And America needs to make sure it doesn’t fall behind in the industries of the future. This is a strategic opportunity for countries to ensure that their economies come out of today’s crisis stronger and with the right industrial bases to supply growing markets in a world that is moving toward a clean energy future.
Investment in the private sector
The lion’s share of inventors, entrepreneurs and investors are in the private sector, which will be crucial for achieving the technological transformation that will get the world to net zero. Despite the disruptions of the Covid-19 crisis, we see encouraging signs of a renewed private sector focus on clean energy innovation.
Recent announcements by Bill Gates’ Breakthrough Energy Ventures and Elon Musk are just two examples of the strong interest from investors and business leaders in tackling the toughest clean energy innovation challenges.
But markets have already shown that, left to their own devices, they won’t bring about change quickly enough to avoid a climate disaster. If governments rise to the challenge created by the Covid crisis, they have the chance to accelerate clean energy innovation.
Governments have played — and must continue to play — a pivotal role in enabling innovators to pursue new ideas and supporting the best ones to find a route to profitability. Public funding for research and development is at the heart of this effort, and governments should increase it for clean energy technologies.
From a global perspective, more funding raises our chances of rapid technological advances. It will enable us to cheaply generate hydrogen from wind or solar power on an industrial scale and have it available on demand across the globe for use in steel mills, ships and a range of other areas. It means developing systems that can capture carbon emissions from industrial plants such as cement factories — and even from thin air — before burying the carbon safely underground or reusing it without producing further emissions.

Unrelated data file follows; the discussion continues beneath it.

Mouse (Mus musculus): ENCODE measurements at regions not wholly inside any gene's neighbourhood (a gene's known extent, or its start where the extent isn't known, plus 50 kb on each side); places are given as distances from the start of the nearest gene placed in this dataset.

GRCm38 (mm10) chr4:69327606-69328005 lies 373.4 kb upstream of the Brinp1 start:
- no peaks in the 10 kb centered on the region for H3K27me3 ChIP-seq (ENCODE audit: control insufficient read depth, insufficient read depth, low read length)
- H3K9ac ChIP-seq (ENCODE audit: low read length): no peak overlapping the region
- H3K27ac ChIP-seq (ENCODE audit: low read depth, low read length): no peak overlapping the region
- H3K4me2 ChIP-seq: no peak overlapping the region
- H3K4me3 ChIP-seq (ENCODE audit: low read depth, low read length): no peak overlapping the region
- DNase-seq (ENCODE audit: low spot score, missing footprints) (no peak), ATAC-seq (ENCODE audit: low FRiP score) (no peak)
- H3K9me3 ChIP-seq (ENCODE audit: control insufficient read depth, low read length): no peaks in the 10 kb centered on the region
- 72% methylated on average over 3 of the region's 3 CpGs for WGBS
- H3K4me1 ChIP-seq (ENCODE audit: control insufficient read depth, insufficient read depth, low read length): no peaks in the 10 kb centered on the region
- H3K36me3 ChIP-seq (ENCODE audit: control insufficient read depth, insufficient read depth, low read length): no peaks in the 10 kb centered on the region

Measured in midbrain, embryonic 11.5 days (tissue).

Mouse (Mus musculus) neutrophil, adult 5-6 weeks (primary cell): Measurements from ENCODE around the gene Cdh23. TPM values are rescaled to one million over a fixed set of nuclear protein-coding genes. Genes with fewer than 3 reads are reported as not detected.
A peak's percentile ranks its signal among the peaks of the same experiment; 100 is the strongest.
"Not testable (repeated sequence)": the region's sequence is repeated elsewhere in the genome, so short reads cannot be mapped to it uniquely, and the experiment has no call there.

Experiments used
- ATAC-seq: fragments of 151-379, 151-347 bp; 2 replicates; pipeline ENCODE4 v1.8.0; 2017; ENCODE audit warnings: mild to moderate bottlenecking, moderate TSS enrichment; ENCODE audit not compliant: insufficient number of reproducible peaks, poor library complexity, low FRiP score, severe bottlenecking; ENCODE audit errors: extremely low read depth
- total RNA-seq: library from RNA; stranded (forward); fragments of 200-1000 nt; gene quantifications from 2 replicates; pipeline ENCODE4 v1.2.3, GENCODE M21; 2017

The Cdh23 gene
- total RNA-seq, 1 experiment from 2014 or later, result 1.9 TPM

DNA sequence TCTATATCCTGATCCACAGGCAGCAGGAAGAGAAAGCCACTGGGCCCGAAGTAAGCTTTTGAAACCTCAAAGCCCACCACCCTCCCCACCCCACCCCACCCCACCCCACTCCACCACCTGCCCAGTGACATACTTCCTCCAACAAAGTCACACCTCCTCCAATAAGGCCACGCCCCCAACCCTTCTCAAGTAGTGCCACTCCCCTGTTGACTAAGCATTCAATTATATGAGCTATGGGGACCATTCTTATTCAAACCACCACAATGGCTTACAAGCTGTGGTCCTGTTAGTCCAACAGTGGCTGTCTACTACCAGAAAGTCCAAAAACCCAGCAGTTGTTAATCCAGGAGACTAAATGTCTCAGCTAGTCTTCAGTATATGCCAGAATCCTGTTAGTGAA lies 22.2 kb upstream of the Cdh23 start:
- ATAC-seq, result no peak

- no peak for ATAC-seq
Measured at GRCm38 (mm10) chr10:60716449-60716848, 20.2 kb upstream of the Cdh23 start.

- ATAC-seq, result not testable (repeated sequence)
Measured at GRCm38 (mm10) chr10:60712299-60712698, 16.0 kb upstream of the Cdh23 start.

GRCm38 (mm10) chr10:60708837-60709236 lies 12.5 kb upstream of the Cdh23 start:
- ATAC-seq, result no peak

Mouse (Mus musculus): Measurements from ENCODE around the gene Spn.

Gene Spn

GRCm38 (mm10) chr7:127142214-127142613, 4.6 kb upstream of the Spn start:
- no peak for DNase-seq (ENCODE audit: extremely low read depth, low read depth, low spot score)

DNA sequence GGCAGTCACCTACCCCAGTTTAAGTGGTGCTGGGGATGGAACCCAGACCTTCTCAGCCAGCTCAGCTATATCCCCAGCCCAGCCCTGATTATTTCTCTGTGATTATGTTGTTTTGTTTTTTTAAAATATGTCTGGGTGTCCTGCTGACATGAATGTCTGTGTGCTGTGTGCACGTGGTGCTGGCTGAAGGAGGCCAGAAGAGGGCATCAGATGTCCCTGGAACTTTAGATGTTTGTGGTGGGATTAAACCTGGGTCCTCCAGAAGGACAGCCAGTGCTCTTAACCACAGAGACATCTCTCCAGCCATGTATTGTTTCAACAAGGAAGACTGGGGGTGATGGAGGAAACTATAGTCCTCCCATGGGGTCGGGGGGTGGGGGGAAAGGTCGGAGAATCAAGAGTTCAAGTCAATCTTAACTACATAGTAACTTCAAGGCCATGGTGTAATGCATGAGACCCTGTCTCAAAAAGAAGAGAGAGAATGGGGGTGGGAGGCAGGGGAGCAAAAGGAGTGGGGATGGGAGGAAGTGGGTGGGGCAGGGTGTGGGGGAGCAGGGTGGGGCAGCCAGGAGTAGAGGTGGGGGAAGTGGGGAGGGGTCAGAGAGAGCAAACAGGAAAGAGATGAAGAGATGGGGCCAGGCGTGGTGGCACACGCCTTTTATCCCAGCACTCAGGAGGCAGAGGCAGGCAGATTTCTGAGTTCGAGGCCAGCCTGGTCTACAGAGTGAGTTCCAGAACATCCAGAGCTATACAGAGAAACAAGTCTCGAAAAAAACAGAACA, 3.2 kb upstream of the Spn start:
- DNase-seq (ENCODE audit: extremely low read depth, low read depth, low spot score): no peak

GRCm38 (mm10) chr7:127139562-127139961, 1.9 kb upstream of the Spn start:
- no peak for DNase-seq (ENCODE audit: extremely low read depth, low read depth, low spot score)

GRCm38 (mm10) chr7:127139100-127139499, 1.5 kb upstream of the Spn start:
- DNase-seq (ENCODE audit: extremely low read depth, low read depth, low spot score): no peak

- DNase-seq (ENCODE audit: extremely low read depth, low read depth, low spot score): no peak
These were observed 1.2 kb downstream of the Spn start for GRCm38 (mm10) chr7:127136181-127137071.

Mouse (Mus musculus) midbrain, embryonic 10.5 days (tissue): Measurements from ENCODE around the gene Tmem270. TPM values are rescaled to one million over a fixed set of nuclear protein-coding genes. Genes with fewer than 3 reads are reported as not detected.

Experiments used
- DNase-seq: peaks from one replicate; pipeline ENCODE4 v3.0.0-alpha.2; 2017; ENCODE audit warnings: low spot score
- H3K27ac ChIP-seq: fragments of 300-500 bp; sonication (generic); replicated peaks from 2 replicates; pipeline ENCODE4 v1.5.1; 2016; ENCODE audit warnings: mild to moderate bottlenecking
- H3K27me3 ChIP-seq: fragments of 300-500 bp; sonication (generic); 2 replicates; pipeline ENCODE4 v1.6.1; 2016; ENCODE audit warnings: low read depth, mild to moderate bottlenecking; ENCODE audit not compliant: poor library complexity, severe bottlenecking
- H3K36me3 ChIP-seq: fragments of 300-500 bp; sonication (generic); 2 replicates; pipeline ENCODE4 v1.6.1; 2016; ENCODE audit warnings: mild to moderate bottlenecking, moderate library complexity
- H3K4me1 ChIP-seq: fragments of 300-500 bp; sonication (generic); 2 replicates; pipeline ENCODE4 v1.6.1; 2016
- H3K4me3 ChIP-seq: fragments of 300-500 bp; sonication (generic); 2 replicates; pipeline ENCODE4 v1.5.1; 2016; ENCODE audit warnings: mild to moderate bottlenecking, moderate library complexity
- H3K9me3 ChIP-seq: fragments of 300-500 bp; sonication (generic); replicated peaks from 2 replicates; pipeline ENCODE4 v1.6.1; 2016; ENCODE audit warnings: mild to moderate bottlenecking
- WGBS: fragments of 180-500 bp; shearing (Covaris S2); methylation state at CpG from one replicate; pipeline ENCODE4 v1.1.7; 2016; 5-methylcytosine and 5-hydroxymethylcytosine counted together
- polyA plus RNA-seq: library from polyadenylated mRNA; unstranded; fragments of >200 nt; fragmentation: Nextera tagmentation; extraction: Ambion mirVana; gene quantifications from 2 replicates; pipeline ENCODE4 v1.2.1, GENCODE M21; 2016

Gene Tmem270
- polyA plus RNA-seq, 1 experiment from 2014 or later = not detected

It means expanding the reach of low-carbon electricity far beyond its current role so that it does everything from powering our cars to providing heat for our homes, offices and factories. And it means producing new biofuels to replace fossil fuels in airplanes and many other industries.
A roadmap to net zero
The IEA is committed to catalyzing global innovation efforts by tracking progress around the world, by analyzing what works (and what doesn’t) and by providing governments and companies with a place they can share knowledge and best practice. We are also keeping a close eye on ensuring the shift to clean energy remains affordable and doesn’t undermine countries’ economic health.
To help show the way ahead of the COP26 climate change conference in the United Kingdom in November, we will in May publish the world’s first comprehensive roadmap for the global energy sector — spanning power, transport, industry and buildings — to reach net-zero emissions by 2050.
Today, I’m confident that the world is entering a new age of historic progress in clean energy innovation and technology. And the race to net zero can result in many winners across the globe.